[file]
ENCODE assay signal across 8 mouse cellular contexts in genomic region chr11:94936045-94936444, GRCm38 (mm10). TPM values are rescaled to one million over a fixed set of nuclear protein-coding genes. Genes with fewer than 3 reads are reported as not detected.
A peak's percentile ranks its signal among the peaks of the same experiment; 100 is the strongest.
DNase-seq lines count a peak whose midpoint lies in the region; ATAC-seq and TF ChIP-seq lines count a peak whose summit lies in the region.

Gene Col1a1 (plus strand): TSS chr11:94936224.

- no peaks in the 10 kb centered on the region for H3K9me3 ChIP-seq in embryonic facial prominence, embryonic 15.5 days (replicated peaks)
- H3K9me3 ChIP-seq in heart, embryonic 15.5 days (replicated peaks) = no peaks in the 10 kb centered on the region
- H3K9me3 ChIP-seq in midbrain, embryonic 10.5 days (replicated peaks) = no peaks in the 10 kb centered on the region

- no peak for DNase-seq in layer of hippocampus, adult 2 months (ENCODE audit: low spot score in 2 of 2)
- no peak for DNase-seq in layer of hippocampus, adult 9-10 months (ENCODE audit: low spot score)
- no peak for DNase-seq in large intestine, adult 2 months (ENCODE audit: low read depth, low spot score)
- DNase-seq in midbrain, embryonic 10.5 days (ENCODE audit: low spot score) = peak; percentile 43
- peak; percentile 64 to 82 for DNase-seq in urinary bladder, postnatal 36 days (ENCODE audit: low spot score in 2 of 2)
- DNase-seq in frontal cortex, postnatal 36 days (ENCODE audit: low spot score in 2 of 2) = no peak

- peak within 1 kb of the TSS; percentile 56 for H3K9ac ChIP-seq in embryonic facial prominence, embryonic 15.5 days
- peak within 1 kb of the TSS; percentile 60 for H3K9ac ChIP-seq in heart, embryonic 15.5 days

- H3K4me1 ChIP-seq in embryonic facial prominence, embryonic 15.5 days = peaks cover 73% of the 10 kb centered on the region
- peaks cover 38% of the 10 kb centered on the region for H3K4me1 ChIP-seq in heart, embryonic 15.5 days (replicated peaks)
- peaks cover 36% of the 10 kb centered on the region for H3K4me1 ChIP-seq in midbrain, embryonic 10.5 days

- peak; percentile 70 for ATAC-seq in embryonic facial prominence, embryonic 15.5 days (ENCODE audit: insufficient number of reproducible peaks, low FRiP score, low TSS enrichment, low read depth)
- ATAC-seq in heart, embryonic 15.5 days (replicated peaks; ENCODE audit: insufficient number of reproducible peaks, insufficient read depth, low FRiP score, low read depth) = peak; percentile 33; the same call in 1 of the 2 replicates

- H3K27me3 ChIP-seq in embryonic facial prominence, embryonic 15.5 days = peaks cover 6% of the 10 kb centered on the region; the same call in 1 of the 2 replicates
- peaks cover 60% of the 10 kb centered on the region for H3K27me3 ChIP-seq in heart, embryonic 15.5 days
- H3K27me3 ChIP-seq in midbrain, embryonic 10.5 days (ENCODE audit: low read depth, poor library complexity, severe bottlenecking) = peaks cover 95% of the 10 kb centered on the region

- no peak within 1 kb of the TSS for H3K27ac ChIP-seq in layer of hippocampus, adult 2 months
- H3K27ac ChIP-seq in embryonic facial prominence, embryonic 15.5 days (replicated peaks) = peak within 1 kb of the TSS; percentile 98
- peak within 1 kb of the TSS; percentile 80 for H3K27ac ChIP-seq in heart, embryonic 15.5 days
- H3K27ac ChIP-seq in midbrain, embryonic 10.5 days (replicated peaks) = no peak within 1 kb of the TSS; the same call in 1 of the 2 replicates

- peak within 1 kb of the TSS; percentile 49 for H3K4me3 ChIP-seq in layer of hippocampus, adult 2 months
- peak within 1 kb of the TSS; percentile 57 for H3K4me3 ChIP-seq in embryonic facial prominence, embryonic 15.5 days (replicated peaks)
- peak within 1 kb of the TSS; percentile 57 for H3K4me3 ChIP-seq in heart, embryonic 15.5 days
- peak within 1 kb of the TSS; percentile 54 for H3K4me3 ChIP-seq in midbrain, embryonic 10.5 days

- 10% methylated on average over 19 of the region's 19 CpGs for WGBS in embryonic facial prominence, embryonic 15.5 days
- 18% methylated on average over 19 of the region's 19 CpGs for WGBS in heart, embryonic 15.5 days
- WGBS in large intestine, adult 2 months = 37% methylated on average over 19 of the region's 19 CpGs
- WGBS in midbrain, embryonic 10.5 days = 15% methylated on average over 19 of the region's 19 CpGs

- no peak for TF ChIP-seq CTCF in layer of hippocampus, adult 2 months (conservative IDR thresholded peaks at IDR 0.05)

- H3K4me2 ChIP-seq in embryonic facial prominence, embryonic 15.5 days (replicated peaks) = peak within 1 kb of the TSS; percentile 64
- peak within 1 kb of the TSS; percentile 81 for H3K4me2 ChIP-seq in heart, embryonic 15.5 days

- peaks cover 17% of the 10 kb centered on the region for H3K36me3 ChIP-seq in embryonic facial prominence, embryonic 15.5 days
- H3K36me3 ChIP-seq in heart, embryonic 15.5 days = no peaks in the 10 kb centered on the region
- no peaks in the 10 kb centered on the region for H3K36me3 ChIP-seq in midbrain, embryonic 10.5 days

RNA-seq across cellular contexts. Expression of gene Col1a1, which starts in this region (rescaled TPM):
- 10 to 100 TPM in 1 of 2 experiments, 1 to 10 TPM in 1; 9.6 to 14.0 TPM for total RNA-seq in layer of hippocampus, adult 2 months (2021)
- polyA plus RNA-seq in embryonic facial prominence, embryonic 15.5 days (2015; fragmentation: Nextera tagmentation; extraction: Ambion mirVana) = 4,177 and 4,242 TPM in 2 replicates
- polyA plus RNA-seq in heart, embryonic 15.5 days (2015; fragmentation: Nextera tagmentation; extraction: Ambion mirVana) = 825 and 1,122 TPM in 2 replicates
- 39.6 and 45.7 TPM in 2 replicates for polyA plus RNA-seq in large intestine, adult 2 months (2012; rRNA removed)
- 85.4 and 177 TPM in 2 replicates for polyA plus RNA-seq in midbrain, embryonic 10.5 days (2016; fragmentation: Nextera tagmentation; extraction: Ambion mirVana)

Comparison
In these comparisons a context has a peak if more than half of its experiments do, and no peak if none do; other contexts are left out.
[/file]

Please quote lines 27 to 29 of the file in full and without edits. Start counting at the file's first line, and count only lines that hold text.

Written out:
- H3K27ac ChIP-seq in midbrain, embryonic 10.5 days (replicated peaks) = no peak within 1 kb of the TSS; the same call in 1 of the 2 replicates

- peak within 1 kb of the TSS; percentile 49 for H3K4me3 ChIP-seq in layer of hippocampus, adult 2 months
- peak within 1 kb of the TSS; percentile 57 for H3K4me3 ChIP-seq in embryonic facial prominence, embryonic 15.5 days (replicated peaks)